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Acasio v. San Mateo County

United States District Court, N.D. California

July 28, 2016

LOURDES A. ACASIO, Plaintiff,
v.
SAN MATEO COUNTY, et al., Defendants.

          NOTICE TO PLAINTIFF REGARDING SUMMARY JUDGMENT MOTION AND ORDER SETTING SUMMARY JUDGMENT BRIEFING SCHEDULE

          JACQUELINE SCOTT CORLEY United States Magistrate Judge.

         Defendant will file a motion for summary judgment under Rule 56 of the Federal Rules of Civil Procedure. This notice is written to explain to the pro se plaintiff how the summary judgment process works and the consequences if a summary judgment motion is granted in the defendant’s favor. See Rand v. Rowland, 154 F.3d 952 (9th Cir. 1998).

         A motion for summary judgment provides a procedure for terminating an action without trial if “there is no genuine issue as to any material fact and . . . the moving party is entitled to judgment as a matter of law.” Fed.R.Civ.P. 56(c). Material facts are those which may affect the outcome of the case. Anderson v. Liberty Lobby, Inc., 477 U.S. 242, 248 (1986). A dispute as to a material fact is genuine if there is sufficient evidence for a reasonable jury to return a verdict for the party opposing the motion for summary judgment. Id.

         The party filing the motion for summary judgment is called the “moving party”; the party opposing the motion is called the “opposing party.” The moving party bears the initial burden of identifying those portions of the pleadings, discovery and affidavits which demonstrate the absence of a genuine issue of material fact. Celotex Corp. v. Cattrett, 477 U.S. 317, 323 (1986). Where the moving party will have the burden of proof on an issue at trial, it must affirmatively demonstrate that no reasonable trier of fact could find other than for the moving party. But on an issue for which the opposing party will have the burden of proof at trial, the moving party need only point out that there is an absence of evidence to support the opposing party’s case. Id.

         Once the moving party meets its initial burden, the opposing party may not rest upon the allegations or denials of unverified pleadings, but must file an opposition setting forth specific facts showing that there is a genuine issue for trial. Fed.R.Civ.P. 56(e). The facts relied upon must be admissible under rules governing admission of evidence generally, and must be presented in items such as: (1) declarations based on personal knowledge, accompanied by sworn or certified copies of all documents referred to in the declaration, [1] id.; (2) discovery documents, such as answers to deposition questions, answers to interrogatories or answers to requests for admissions, that have been properly authenticated by a declaration by someone with personal knowledge of the documents’ accuracy, Fed.R.Civ.P. 56(c); (3) verified complaints that meet the requirements of Rule 56(e)-that is, complaints containing factual assertions that are within the pleader’s personal knowledge and are otherwise admissible evidence, see Schroeder v. McDonald, 55 F.3d 454, 460 (9th Cir. 1995); see also Keenan v. Hall, 83 F.3d 1083, 1090 n.1 (9th Cir. 1996). The evidence presented on each claim must not only be admissible, but also must be sufficient for a jury to reasonably return a verdict for the opposing party. Anderson, 477 U.S. at 249. If the opposing party fails to contradict the moving party with declarations or other evidence, the moving party’s evidence may be taken as the truth.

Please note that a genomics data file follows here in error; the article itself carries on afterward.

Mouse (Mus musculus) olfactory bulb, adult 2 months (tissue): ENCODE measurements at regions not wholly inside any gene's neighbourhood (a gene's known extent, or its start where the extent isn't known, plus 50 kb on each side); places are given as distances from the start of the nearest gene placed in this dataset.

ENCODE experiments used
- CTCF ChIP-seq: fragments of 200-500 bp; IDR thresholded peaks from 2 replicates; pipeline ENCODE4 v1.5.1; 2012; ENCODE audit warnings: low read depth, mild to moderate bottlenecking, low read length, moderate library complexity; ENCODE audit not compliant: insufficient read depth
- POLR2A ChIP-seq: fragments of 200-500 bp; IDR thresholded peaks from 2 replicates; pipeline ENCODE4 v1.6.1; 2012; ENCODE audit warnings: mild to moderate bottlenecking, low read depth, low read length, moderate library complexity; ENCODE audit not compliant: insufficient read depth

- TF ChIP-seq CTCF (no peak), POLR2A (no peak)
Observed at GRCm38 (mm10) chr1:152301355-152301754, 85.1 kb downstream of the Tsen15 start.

It is not the district court’s job to search the record for a genuine issue of triable fact. Keenan v. Allen, 91 F.3d 1275, 1279 (9th Cir. 1996). The opposing party has the burden of identifying with reasonable particularity the evidence that precludes summary judgment. Id.

         If the moving party has met its burden of proof and the opposing party fails to set forth specific facts showing that there is a genuine issue for trial, then “the moving party is entitled to judgment as a matter of law.” Celotex Corp., 477 U.S. at 323. A successful motion for summary judgment terminates the action without trial and will result in a final judgment on the merits, or if a partial motion, disposes of a particular claim or claims for relief.

         Plaintiff is reminded that she may contact the Legal Help Center, 450 Golden Gate Avenue, 15th Floor, Room 2796, Telephone No. (415) 782-8982, for free assistance regarding her claims.

         IT IS SO ORDERED.

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Notes:

[1] A declaration is a statement of facts which are personally known to the person making the declaration. The facts in a declaration must be admissible in evidence, i.e., evidentiary facts and not conclusions or argument. The declaration must show affirmatively that the person making the declaration is competent to testify to the matters stated therein and contain no inadmissible hearsay or opinions. A declaration must be made under penalty of perjury, i.e., it must be signed at the end after the statement “I declare ...


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